World View: Iran's Supreme Leader Tries to Defeat the Younger Generation

This morning's key headlines from

  • Iran's Supreme Leader tries to defeat the younger generation
  • Charges of sorcery
  • An ideological and generational assault

Iran's Supreme Leader tries to defeat the younger generation

Iran's eight approved candidates (BBC)
Iran's eight approved candidates (BBC)

In a stunning generational assault, Iran's Guardians Council has followed the wishes of the Supreme Leader Ayatollah Ali Khamenei and has disqualified all presidential candidates who do not follow Khamenei's hardline ideology. With a new presidential election coming next month, the council disqualified two major candidates who are considered "centrist" or "reformist."

The most colorful rejection was of Esfandiar Rahim-Mashaei, the top aide and close friend of current president Mahmoud Ahmadinejad. Ahmadinejad and Khamenei have had bitter power struggles for the last four years, related to a widening theological dispute. (See "7-May-11 News -- Resignation of Iran's president Mahmoud Ahmadinejad may be imminent".)

Charges of sorcery

In 2009 Khamenei accused Mashaei and other Ahmadinejad aides of being sorcerers, of using "supernatural powers," and of being "magicians" and invoking djinns (spirits).

The charges of sorcery are related to the devout belief, held by Ahmadinejad and Mashaei, in the Mahdaviat -- the Shia Muslim belief that the Mahdi (or "the 12'th Imam" or "the Hidden Imam") is coming to save mankind. This belief is roughly equivalent to the Christian belief in the second coming of Christ, or the Buddhist belief in the Maitreya -- that a new Buddha is to appear on earth, and will achieve complete enlightenment. Ahmadinejad disobeyed Supreme Leader Khamenei in several matters, which is considered to be equivalent to disobeying God. But Ahmadinejad was just paving the way for the return of the Hidden Imam, and was using his claim that the Hidden Imam's return is imminent as a justification for disobeying Khamenei. Thus, the charges of sorcery.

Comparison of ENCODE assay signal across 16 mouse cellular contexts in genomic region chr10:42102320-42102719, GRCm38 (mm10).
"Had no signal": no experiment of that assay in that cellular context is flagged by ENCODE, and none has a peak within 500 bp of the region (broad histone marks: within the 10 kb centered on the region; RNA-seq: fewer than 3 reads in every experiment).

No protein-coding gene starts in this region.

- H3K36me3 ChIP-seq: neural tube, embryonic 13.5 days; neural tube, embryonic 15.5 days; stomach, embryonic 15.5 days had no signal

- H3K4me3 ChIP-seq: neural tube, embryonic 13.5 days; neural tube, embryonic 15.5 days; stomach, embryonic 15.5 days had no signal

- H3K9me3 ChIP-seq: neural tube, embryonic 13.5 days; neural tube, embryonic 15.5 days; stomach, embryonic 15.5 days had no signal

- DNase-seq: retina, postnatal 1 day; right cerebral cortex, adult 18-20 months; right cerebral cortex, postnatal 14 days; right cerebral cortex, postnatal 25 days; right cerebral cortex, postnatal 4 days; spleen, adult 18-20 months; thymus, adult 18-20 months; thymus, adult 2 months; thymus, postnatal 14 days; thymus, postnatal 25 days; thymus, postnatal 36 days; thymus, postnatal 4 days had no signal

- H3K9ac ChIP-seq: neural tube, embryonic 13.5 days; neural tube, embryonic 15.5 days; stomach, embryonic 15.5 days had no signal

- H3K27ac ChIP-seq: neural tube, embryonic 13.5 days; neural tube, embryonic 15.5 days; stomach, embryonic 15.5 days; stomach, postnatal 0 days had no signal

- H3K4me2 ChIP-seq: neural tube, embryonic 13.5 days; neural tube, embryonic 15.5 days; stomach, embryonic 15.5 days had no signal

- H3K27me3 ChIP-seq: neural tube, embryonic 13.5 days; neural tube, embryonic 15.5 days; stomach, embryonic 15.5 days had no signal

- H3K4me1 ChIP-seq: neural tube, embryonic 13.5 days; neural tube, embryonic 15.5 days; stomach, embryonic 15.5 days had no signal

But the disqualification of Mashaei as a presidential candidate may have occurred for far more prosaic reasons. Mashaei is very outspoken on issues of individual rights and personal freedoms, particularly for women. These are all views that are firmly rejected by the hardline Khamenei.

Similarly disqualified was former president Ali Akbar Hashemi Rafsanjani, who intensely dislikes Ahmadinejad and Mashaei, but who has also criticized the Khamenei supporter for suppressing free speech, and crushing the protests in 2009, and has advocated better relations with the West.

Iran is in a generational Awakening era, like America in the 1960s. America in the 1960s was a political battle between the older generation, the hardline survivors of World War II, versus the younger "free thinking" generation that grew up after WW II. Iran today is in a political battle between the older generation, the hardline survivors of the Great Islamic Revolution of 1979 and the following Iran/Iraq war, versus the younger free thinking generation that grew up since the 1980s.

An ideological and generational assault

So Khamenei's move to disqualify the centrist and reformist candidates is both an ideological assault and a generational assault. It's a desperate move, as Khamenei sees his hardline ideology being eaten away by younger generations who think it's perfectly OK for a woman to walk down the street without a head scarf. Sooner or later there'll be an "Awakening era crisis" which, like President Richard Nixon's resignation in 1974, will settle the generational battle one way or another. In the meantime, disqualifying all the reforming and centrist candidates is pretty certain to infuriate the younger generations. BBC and AFP

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